We love DIY. I mean, we really LOVE DIY. It is so empowering to tackle a project and then be like, “I did that!” Empowering for sure, but it is also the most amazing rush of creative energy. When you confront a problem, whether it be design oriented or logistical, it always amazes me how diverse and unique the solution can be when you DIY. Just look up a solution on Pinterest and you will be bombarded with hundreds of ways to attack it. It is so inspiring seeing all that creativity. I think that is why the DIY movement is here to stay. Yes, Ikea and West Elm are great ways to go for making your “house” beautiful, by DIY projects have a unique way of turning that “house” into a home. It’s a beautiful thing!
Since moving into our new office space last August, Sam and I have had so many cool opportunities of tackling “problems” with creativity. We have been DIYing the heck out of our space. After all, it is our home away from home. It has been fun expressing our taste and hospitality through large and small projects as we tackled problems in our space. And let’s be real, when you adopt an old appliance repair shop as your office/studio, there are bound to be innumerable problems! LOL
Our bathroom was one such problem. After demoing a shower, refinishing concrete floors, painting walls and installing a sink, it was time to think about removing the boob light and installing something more “us.”
The task was pretty darn simple after finding this super cute pendant light at The Goodwill Outlet, but we had to get creative because of the huge whole that would be exposed. Wanting to keep things looking more industrial and raw, I didn’t want to have anything to do with the super ornate and embossed medallions you find at hardware and lighting stores. Sooooo, I opted for plywood!
(NOTE: Always turn the electricity off at your circuit breaker/electrical box before tackling ANY electrical projects….EVER!)
Start by finding the true center of your disk. Measure in both directions and find the intersection point. Then, using a compass (or get creative and use your electrical crossbar like I did! LOL) and create a pencil outline of a circle large enough to expose the electrical box for wiring the light. This will be entirely covered by the pendant, but is still small enough to completely cover the unsightly hole in my ceiling. Measure your electrical box to get an accurate diameter for your hole.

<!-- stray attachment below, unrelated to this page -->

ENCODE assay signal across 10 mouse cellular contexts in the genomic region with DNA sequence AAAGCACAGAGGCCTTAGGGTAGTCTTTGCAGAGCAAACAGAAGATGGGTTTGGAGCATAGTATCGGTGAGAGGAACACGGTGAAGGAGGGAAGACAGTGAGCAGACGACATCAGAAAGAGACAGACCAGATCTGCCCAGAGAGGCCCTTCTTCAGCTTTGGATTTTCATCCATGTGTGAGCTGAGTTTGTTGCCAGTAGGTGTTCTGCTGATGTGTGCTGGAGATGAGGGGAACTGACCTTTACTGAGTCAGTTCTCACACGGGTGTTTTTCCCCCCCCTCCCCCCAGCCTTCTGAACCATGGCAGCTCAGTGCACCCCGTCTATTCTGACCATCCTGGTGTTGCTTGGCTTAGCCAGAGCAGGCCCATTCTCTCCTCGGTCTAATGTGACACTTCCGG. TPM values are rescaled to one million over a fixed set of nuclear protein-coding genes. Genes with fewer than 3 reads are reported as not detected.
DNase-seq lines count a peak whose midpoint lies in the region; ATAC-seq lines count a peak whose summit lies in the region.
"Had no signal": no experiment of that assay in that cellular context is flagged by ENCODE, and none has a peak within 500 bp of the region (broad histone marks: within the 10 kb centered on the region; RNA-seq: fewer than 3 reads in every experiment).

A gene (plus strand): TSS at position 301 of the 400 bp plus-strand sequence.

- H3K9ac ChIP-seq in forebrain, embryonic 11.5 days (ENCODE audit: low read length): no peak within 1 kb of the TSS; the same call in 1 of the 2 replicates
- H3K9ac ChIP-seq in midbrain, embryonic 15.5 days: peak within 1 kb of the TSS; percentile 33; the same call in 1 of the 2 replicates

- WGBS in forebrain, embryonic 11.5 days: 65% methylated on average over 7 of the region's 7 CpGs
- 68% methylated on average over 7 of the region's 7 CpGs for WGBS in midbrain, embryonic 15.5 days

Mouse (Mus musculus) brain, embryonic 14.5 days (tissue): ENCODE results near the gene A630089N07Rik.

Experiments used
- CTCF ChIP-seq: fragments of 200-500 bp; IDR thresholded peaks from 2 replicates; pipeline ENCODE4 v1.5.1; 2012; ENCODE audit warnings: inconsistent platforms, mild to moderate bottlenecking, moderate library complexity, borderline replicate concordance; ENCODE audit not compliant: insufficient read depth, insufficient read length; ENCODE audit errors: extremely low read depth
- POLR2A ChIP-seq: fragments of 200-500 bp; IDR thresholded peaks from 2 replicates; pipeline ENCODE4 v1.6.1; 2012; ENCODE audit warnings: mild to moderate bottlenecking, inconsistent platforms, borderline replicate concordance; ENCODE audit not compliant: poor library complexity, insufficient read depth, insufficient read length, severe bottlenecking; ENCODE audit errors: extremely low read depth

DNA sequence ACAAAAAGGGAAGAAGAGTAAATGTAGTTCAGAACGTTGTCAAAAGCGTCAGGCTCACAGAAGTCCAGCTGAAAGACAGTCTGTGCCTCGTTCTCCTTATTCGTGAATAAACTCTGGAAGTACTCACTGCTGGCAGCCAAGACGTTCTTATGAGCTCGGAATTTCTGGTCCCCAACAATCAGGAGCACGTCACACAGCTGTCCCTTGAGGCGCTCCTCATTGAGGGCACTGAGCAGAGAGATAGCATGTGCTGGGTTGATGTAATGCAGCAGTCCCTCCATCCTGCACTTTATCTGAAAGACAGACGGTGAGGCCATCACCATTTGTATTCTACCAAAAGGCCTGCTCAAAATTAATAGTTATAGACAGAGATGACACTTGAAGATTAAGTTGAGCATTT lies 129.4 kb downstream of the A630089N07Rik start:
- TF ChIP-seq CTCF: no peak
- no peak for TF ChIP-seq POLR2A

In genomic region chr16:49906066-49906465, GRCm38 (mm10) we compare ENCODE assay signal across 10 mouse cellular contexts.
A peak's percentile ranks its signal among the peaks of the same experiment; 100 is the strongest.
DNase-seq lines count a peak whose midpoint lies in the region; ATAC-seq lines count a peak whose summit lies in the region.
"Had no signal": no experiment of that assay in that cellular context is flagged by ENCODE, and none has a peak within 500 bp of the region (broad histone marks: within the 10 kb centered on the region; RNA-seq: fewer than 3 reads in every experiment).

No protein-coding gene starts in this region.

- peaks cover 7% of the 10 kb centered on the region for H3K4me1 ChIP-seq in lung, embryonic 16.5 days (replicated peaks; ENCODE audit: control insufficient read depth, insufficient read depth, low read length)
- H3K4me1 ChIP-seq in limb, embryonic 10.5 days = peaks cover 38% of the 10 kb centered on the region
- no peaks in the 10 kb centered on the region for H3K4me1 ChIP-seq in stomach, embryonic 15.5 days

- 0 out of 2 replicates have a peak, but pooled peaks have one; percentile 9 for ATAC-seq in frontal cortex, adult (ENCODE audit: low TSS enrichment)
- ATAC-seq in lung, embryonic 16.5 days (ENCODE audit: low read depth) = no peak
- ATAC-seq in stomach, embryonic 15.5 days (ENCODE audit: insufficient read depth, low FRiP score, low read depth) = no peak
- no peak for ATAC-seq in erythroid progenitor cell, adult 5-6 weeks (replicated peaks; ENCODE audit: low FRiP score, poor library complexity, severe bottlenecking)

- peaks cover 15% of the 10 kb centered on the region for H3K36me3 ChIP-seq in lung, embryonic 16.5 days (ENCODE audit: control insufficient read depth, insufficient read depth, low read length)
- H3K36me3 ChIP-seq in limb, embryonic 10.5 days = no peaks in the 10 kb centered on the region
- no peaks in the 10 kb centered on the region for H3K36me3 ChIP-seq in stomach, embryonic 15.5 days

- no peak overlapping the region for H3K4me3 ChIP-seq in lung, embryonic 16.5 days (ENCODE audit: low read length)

Now, drill out the center with a 1″ bit. This will make a hole large enough for your jigsaw to fit.
Insert your jigsaw and make two cuts about a 1/2″ apart that go from the pilot hole to the edge of your penciled circle.
Using a flathead screwdriver and a hammer, gently tap on your penciled line between the cuts until the rectangle of wood breaks away. Now you have a starting point to use your jigsaw and trace your penciled lines. Cut along the line until the center breaks free.
Screw the medallion into place over the electrical opening. I didn’t use anchors here because the plywood wasn’t very heavy and I distributed the weight by installing eight screws.
Now for the electrical. Here is where you may have to morph into an octopus or get some extra hands to help you.
MAKE SURE THE POWER IS TURNED OFF!!!
Laurel helped by supporting the weight of the pendant while I pulled the wires of the pendant through the center hole of my electrical crossbar. I connected the white red cords together with an electrical nut and the two black cords together with an electrical nut. I then took the grounding wire and connected it to my electrical crossbar.
Pushing the wires up into the electrical box, I was able to attach the electrical crossbar to the screw holes in the electrical box and then screw the pendant into place. Turning the electrical back on, I had light!
And that’s a wrap! As always, make sure you practice safety. Know how to turn your electricity off before ever attempting to tackle a lighting project. Be safe, and not cooked!